The U.S. Court of International Trade has rejected the U.S. Department of Commerce’s attempt to issue a new scope ruling with respect to anti-dumping and countervailing duty orders on aluminum extrusions from China. Commerce now has 30 days to submit its third attempt at a remand determination.

Plaintiff Worldwide Door Components, Inc. originally contested Commerce’s scope ruling from 2018, with Commerce having ruled that aluminum extrusion components within door thresholds are within the scope of anti-dumping and countervailing orders on aluminum extrusions from China. The court remanded the Scope Ruling, saying that Commerce misinterpreted the orders.

On Wednesday, Aug. 10 in the department’s second remand determination, Commerce stated that such aluminum extrusion products are not subject to the orders. According to court documents, the plaintiff supported the second determination. The Aluminum Extrusions Fair Trade Committee and Endura Products Inc., a producer of aluminum extrusions in the U.S., commented in opposition.

The determination reads as follows:

“As a result of this redetermination, we have determined, under protest, that Worldwide’s door thresholds are outside the scope of the Orders pursuant to the finished merchandise exclusion. Should the court sustain these Final Results of Redetermination, we will issue a revised scope ruling accordingly.”

However, the court ruled that the second attempt by Commerce didn’t make the cut, calling it “unsatisfactory.” The redetermination, the court argues, provides no reasoning for why the door thresholds are outside of the scope of the orders.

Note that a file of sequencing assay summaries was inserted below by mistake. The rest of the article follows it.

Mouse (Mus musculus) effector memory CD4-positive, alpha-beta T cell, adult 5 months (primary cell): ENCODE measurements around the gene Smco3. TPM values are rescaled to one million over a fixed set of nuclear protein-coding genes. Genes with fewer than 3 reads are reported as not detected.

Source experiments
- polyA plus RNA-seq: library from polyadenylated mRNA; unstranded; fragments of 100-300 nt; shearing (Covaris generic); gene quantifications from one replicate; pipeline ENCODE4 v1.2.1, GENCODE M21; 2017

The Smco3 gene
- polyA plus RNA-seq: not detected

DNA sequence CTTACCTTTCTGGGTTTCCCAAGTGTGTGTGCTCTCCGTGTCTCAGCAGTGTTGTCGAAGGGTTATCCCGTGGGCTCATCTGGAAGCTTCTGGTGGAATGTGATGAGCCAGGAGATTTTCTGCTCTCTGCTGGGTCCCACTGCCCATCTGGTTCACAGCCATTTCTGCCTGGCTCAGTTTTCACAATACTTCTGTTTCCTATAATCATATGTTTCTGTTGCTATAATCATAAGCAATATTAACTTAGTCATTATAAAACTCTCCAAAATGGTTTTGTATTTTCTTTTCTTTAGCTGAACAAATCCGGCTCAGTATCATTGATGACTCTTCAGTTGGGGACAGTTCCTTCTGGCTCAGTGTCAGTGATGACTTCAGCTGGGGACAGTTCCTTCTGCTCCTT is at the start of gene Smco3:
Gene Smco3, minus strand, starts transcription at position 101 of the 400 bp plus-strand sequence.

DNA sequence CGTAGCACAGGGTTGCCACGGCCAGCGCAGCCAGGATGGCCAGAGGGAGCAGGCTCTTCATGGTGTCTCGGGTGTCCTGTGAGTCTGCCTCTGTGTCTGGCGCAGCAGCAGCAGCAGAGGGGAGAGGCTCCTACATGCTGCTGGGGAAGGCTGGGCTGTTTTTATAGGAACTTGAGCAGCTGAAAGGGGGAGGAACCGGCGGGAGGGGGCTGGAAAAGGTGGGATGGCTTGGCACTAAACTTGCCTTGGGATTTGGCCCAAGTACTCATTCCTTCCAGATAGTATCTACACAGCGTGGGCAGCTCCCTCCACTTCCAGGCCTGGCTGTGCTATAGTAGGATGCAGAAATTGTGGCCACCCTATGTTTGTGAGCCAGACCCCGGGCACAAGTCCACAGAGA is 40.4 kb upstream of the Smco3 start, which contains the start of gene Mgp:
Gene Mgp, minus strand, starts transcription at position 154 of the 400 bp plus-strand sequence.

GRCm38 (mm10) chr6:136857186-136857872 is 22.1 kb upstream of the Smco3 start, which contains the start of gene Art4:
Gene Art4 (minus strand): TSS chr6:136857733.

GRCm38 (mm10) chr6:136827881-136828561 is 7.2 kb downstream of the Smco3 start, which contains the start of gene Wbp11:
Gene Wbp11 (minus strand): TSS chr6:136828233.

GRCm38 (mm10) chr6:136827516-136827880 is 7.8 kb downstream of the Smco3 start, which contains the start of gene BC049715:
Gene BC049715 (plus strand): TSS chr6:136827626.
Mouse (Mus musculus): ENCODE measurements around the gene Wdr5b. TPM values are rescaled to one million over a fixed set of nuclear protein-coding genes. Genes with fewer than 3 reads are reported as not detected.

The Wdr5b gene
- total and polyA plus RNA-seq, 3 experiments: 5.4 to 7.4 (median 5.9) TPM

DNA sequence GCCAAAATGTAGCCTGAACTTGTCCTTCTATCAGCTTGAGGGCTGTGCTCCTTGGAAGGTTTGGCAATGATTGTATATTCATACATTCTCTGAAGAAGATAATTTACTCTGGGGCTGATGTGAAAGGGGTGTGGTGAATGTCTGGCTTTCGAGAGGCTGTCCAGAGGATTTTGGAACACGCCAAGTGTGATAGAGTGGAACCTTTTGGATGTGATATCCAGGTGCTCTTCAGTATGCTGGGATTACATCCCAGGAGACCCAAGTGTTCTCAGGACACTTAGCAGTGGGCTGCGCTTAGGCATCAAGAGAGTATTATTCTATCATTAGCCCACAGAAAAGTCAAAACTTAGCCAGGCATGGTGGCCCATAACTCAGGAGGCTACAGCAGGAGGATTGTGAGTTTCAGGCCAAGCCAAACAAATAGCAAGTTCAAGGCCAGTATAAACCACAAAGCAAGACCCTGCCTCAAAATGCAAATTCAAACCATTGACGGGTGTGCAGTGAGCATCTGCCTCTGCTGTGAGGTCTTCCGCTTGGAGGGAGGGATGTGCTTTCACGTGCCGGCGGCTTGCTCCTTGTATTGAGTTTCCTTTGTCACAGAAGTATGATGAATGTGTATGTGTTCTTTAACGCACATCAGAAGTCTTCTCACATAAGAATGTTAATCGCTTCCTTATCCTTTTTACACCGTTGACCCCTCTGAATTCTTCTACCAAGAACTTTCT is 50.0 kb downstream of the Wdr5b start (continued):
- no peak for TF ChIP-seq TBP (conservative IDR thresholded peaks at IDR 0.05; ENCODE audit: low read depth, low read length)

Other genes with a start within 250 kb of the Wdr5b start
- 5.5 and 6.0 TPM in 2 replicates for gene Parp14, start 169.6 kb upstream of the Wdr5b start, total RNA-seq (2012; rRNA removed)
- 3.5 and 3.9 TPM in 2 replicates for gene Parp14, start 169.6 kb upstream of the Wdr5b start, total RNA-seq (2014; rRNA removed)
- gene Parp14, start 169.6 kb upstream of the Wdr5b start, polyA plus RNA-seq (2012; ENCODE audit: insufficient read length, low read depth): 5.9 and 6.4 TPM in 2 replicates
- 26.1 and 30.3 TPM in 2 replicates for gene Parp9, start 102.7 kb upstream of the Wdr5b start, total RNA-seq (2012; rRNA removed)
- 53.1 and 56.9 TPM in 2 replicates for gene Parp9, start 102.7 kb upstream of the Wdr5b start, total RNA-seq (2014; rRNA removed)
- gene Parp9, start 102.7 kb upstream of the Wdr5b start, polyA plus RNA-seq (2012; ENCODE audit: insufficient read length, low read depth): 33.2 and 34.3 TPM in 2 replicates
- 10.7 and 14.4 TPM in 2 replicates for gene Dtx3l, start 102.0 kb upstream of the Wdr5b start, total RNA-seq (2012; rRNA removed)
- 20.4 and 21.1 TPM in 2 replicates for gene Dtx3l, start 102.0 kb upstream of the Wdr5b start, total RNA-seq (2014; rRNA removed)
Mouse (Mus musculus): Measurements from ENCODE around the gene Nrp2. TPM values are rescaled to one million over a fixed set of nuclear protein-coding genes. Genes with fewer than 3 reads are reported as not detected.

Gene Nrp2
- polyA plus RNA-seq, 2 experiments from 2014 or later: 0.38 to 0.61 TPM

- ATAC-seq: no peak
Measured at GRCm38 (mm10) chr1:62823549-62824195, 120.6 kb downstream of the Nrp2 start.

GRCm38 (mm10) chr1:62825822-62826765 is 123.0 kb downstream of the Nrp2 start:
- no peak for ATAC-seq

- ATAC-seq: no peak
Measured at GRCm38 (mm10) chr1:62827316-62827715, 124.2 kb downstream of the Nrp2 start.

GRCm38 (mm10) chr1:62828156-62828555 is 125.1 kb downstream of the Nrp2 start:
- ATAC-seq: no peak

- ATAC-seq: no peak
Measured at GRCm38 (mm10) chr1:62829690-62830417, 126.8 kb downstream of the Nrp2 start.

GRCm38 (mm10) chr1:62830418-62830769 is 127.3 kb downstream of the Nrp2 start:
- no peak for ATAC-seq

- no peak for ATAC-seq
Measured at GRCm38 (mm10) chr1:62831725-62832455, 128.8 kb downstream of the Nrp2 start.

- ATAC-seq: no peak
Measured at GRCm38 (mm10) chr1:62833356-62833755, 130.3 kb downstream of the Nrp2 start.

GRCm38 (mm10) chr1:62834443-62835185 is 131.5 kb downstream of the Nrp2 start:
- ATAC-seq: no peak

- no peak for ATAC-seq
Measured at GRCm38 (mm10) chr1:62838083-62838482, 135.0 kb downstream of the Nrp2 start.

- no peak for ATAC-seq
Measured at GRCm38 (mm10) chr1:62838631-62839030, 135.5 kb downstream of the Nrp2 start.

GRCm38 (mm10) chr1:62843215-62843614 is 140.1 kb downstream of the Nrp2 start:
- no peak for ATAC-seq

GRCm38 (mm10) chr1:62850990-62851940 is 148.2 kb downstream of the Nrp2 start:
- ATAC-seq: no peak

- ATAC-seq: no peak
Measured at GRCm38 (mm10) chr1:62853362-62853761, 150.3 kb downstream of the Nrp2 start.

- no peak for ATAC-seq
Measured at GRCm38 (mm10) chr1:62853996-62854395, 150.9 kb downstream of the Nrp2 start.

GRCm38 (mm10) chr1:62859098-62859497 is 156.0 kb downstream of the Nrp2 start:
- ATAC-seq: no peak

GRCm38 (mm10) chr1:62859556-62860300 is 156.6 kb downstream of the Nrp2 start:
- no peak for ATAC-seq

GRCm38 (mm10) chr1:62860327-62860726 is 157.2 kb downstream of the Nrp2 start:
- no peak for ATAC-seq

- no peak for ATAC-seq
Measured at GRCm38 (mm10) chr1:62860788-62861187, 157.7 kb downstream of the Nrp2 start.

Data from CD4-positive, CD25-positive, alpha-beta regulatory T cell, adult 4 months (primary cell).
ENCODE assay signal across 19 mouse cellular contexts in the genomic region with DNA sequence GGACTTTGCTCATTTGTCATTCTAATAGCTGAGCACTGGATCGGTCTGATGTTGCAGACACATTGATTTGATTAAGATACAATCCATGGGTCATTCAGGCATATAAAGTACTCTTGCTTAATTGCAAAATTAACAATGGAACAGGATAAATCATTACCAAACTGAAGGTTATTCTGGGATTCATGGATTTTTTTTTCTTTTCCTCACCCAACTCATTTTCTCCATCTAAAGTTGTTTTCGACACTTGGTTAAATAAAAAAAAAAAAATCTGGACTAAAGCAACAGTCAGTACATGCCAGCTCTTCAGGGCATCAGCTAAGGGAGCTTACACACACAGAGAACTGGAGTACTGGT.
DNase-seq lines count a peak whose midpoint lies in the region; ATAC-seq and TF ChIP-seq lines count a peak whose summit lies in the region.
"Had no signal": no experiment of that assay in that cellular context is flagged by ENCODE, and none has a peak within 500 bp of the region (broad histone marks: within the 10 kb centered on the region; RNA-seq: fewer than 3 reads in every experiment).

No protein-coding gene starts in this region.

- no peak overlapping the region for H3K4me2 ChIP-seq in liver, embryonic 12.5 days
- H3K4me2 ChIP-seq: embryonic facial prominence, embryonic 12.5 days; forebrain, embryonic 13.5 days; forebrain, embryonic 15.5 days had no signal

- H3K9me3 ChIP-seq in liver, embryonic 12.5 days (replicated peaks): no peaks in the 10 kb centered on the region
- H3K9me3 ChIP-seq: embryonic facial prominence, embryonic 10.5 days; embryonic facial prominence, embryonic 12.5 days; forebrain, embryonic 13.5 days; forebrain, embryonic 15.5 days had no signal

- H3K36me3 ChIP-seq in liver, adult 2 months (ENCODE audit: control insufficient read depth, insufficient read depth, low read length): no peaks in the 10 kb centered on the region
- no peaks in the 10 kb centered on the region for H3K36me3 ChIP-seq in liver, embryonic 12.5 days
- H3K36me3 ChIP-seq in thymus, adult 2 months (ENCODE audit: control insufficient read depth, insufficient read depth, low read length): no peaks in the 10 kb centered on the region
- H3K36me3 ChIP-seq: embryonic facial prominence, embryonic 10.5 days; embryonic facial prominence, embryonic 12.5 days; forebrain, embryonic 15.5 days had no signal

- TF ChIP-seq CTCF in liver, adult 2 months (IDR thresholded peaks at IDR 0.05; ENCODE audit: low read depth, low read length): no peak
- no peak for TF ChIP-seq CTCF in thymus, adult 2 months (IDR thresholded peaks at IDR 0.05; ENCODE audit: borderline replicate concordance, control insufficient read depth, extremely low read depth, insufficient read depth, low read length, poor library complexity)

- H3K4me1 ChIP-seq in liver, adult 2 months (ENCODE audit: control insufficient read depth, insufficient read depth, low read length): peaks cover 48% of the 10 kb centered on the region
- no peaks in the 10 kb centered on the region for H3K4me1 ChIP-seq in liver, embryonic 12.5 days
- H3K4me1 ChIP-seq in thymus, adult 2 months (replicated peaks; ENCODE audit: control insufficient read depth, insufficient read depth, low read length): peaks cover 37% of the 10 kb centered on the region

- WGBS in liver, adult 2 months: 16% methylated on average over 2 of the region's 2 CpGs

“The Department’s latest determination is not itself a new scope ruling in a form the court could sustain. Instead, Commerce informs the court that if the court were to sustain the Second Remand Redetermination, Commerce would issue a new scope ruling accordingly,” according to court documents. “Under this proposal, Commerce would issue its final ruling outside of the court’s direct review.”

Judge Timothy C. Stanceu wrote that the redetermination would also not allow for comments from involved parties prior to review by the court.

“The proposed resolution Commerce has offered does not allow the court to perform its essential judicial review function, and the court, therefore, rejects it,” according to court documents. “The court directs Commerce to issue a third remand redetermination that, like the agency determination contested in this litigation, is a scope ruling or determination for the court’s review, and it must be in a form that would go into effect if sustained upon judicial review.”

The U.S. Department of Commerce has 30 days from Aug. 10 to submit a third redetermination.

1 Comment

  1. Thanks Judge for assisting with encouraging the unemployment in our country. Assisting China like your continue to do, puts more defective foreign products in our country and discourages our own internal manufacturing! It is a continuing disgrace!

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